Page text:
[time-nuts] Z3805A cooling requirements?
ailer2 at t-online.de
Sun Dec 16 17:47:40 UTC 2012
Indeed? I didn't expect that. There are people who say, that the control
loop of OCXOs is optimized for still air and no additional cooling at all.
Said told us, that...
>...a fan is about the worst thing you can do for your Z3805 it will
significantly worsen the stability of the output frequency...
Since the main task of the OCXO-oven is to stabilize the internal
temperature, I can't imagine, that it get's into trouble when not
If I'd ventilate the air around the OCXO case the heater had to work
more and the power dissipation would be greater.
Am I wrong with taht?
Am 16.12.2012 15:35, schrieb Bob Camp:
> By far the most common way to test and certify OCXO's is in moving air. It's rare to see one get in trouble from to much ventilation. The more common problem is thermal runaway due to inadequate ventilation.
> On Dec 16, 2012, at 7:57 AM, Volker Esper<ailer2 at t-online.de> wrote:
>> What is the intended and what is the actual supply voltage? Which current is the unit consuming?
>> When we know that, we can compare the power consumption with our units. If it is in the same range, it should - with a little luck - be working properly.
>> My two units are intended to be supplied by 19.5 to 30 V. I use 24 V and the Z3805s draw 0.9 A each. If I increase voltage the current decreases (typical for the switching supplies inside the Z3805).
>> I don't cool the units, they just lie on an old electronics magazine (for not to scratch the case of my signal generator, lying below the magazine), so they can freely convect their heat.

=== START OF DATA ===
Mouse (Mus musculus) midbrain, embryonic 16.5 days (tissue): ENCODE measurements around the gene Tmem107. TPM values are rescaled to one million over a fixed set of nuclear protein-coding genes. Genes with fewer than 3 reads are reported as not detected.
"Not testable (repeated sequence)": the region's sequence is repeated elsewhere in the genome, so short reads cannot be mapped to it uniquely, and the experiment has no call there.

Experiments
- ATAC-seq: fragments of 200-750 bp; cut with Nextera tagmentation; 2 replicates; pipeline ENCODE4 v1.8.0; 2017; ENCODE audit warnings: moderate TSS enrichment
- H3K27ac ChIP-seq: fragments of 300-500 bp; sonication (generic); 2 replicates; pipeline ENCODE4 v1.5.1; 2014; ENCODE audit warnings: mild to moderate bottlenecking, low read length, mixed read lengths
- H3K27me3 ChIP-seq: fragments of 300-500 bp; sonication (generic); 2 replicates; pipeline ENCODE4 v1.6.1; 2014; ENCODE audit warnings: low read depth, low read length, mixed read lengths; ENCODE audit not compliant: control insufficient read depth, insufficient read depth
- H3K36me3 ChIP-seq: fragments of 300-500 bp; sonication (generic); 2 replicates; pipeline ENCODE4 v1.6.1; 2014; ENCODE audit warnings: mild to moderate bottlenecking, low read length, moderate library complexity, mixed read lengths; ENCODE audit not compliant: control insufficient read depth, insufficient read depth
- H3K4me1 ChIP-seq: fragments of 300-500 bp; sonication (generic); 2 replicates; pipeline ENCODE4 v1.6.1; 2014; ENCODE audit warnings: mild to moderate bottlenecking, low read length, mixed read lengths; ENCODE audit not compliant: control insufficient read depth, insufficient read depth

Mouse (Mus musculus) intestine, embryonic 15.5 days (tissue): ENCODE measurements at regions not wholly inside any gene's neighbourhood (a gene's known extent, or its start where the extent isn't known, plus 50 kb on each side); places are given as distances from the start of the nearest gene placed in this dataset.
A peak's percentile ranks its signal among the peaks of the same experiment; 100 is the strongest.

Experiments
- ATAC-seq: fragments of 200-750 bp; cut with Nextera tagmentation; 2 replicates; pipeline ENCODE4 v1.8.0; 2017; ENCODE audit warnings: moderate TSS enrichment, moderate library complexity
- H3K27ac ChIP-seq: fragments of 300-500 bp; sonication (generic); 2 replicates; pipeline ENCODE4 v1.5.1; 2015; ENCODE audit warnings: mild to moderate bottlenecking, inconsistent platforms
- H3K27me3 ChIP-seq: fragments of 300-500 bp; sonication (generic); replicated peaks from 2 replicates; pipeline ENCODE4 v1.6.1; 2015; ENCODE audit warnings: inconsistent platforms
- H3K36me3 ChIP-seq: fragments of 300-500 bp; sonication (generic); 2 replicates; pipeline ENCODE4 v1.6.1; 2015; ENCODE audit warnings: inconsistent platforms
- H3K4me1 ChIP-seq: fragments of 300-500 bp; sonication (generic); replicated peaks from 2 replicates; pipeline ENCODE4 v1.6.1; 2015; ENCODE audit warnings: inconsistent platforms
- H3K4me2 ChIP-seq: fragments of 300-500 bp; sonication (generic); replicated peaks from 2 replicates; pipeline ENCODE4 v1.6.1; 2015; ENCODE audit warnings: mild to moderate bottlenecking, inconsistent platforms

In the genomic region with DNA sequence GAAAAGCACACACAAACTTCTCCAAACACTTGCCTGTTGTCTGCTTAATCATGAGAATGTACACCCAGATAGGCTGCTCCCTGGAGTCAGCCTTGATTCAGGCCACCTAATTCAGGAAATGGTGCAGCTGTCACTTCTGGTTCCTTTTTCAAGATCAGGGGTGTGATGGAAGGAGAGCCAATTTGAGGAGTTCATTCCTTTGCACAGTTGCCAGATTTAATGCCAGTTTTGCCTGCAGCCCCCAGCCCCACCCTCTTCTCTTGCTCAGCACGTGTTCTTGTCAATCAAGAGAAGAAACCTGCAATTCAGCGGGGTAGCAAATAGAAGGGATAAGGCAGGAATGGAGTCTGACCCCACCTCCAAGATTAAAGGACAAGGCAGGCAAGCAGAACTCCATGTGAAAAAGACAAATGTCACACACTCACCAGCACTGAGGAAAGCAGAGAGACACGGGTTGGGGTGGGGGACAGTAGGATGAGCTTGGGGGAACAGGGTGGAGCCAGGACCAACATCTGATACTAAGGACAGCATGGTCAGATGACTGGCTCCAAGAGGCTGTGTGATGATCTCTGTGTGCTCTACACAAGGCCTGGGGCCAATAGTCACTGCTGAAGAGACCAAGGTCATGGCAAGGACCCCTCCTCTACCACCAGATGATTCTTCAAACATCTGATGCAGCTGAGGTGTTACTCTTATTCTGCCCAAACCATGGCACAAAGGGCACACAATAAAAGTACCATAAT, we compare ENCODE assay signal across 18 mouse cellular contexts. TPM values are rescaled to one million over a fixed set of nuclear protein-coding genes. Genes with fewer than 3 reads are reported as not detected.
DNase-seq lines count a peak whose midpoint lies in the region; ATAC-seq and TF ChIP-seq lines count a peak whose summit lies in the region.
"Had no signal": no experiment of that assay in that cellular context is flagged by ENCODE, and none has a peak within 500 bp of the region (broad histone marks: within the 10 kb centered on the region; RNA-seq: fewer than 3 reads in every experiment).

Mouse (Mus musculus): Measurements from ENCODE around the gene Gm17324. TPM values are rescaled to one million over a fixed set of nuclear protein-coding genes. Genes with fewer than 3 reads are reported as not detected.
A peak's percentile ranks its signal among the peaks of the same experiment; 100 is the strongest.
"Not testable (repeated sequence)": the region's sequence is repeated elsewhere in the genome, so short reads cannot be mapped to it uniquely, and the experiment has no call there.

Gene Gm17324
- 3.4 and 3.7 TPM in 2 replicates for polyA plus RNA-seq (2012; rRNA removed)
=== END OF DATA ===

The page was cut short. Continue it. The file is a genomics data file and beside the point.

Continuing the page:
>> Am 12.12.2012 01:21, schrieb Stewart Cobb:
>>> This may be a newbie question, but I'm a newbie, so:
>>> Do the HP telecom GPSDOs (Z38xx) require external airflow for cooling?
>>> They don't have built-in fans, but they sorta look like they depend on a
>>> rack-level cooling fan, which a telecom rack would almost certainly have.
>>> I ask because I bought a Z3816 awhile back which worked for about a week
>>> and then failed. I traced the failure to an internal power supply brick,
>>> which had a big finned heat-sink attached but nevertheless smelled
>>> overheated and was shorted internally.
>>> I never found a replacement power brick, and I don't have time to mess with
>>> it right now, so I recently bought a Z3805A. It, too, looks like it's
>>> working, but it started to feel awfully warm after a few hours, so I
>>> unplugged it for now.
>>> It probably wouldn't take much of a fan to bring the internal temperature
>>> down close to ambient, and the fan could be powered easily enough from the
>>> supply rails. But that might create a temperature gradient where the
>>> designers didn't intend one. Or it might cause problems I don't even know
>>> about yet.
>>> At the moment, the Z3805A is in a fan-less 19-inch rack with a bunch of
>>> other equipment, in a lab environment. Should it have its own fan?
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